Tour Buzz

TYRANNOSAURUS MAC: There’s not much going on this week, except for everything. Fresh from a wildly successful tour of South America, Paul McCartney opens his U.S. tour at the MGM Grand on June 10 ($105-$262.50). The set list from a May 12 show in Chile reveals a nice mix of Beatles favorites, Wings tracks both popular and obscure (nice to see “Mrs. Vandebilt” in there), and a pinch of new stuff including the glorious “Sing the Changes,” the U2-like track he cut as The Fireman in 2008. It looks like a set free of fluff and filler, and if we get something even half as good at the MGM, it’ll be a great show. Tickets are sold out, but some will likely pop up day-of-show.

ALSO THIS WEEKEND: Gin Blossoms play The Orleans on June 11-12 ($33-$55), and Deftones (pictured) play The Joint on June 11 ($26.50-$92). The 1990s were very kind to Las Vegas, and because of that, we tend to treat bands of that era very well. Maybe better than some deserve.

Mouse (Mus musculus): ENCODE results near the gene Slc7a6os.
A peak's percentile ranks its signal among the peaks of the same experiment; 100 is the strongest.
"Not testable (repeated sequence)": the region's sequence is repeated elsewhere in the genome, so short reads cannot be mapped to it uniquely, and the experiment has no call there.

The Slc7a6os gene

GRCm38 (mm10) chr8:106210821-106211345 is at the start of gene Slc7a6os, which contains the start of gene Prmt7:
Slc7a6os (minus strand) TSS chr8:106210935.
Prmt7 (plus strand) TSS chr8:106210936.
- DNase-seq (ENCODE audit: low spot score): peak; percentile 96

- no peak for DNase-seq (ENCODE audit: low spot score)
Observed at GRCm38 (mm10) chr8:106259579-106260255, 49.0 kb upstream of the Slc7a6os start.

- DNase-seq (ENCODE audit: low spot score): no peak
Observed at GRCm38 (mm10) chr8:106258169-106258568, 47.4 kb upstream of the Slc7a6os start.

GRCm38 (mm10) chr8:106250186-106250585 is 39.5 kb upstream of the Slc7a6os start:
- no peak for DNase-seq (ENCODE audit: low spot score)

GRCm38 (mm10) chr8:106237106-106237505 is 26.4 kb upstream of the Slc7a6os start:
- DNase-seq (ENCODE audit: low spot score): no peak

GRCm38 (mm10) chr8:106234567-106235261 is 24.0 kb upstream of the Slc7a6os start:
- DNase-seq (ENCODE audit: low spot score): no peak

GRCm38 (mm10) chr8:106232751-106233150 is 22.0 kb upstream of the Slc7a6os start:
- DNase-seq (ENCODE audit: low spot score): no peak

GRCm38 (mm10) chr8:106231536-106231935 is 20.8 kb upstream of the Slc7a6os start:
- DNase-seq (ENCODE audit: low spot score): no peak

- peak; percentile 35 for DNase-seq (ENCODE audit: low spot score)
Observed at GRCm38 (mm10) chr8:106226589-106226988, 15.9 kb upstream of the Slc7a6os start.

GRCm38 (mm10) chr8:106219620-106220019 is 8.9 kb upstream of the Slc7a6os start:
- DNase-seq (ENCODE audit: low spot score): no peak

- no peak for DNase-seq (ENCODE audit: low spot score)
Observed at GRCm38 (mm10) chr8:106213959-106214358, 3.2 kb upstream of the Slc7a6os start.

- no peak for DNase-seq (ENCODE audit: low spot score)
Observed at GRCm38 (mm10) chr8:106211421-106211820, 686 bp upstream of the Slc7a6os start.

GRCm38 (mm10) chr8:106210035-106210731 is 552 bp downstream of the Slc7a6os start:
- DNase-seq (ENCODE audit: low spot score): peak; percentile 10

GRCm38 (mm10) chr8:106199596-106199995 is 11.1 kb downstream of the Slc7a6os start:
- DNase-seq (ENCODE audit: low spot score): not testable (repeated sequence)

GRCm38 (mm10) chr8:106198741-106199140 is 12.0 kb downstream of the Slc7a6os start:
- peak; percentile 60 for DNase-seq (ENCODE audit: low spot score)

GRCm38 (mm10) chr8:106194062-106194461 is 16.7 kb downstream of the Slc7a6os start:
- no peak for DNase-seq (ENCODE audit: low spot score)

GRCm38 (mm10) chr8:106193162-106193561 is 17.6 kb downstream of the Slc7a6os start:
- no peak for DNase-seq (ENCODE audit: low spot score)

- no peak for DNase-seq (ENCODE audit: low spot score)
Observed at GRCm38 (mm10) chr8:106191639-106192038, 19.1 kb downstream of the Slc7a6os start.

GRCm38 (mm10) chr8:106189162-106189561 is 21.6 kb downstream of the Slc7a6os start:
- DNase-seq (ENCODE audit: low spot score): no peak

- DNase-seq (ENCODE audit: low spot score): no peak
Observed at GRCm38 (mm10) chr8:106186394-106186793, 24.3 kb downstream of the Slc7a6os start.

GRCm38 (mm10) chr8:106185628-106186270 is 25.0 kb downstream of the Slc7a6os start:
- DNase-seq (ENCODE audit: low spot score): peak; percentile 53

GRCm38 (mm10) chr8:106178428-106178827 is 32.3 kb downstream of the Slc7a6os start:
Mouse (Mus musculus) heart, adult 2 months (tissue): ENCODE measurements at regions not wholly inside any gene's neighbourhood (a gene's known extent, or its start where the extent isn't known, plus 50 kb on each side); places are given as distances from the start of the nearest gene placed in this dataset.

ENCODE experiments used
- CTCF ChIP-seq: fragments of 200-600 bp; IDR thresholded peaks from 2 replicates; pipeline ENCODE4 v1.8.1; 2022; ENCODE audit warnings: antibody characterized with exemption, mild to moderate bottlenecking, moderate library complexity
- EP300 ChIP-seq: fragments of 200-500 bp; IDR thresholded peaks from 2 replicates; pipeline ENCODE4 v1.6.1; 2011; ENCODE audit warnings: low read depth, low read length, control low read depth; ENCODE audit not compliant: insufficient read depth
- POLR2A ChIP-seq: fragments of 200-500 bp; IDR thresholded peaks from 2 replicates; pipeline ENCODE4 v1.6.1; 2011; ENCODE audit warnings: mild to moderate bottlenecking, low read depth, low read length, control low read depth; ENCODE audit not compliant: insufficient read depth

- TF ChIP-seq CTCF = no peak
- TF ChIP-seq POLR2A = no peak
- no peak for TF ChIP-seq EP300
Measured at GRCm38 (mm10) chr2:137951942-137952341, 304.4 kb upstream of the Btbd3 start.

NOW ON SALE: INXS is playing the Pearl on July 23 ($35-$65). In a regular week, this would be news—yes, even a Michael Hutchence-less INXS can still make the notes—but this pales in comparison to Judas Priest’s (pictured) announcement of an Oct. 23 show at The Joint ($55.50 and up). I hate to be the one to tell you, but the Hard Rock show is one of the middle stops on Priest’s Farewell Tour. “It’s not exactly the end of the band, it’s just the fact that we won’t really be doing any more world tours,” guitarist Glenn Tipton tells Rolling Stone. “We wouldn’t automatically say no (to a small string of shows) … But in general, this is probably the last chance you’ll get to see Priest live.” This probably means that it’s the last time that we’ll see balls-out metal played live by guys in leather and spikes. To mangle a phrase, there is no other thing comin’.

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The Hangover Part II

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The Hangover Part II

If you loved The Hangover, you’ll love The Hangover Part II ... because it’s an exact replica! The Wolf Pack (Bradley Cooper, Zack Galifianakis, Ed Helms) is back, this time in Thailand, to wreak havoc while under the influence, and while superficial plot details differ (there’s a monkey instead of a tiger, a facial tattoo in lieu of a missing tooth), director Todd Phillips recycles the original blockbuster’s chain of events nearly frame by frame. But like déjà vu, it’s fun while it lasts.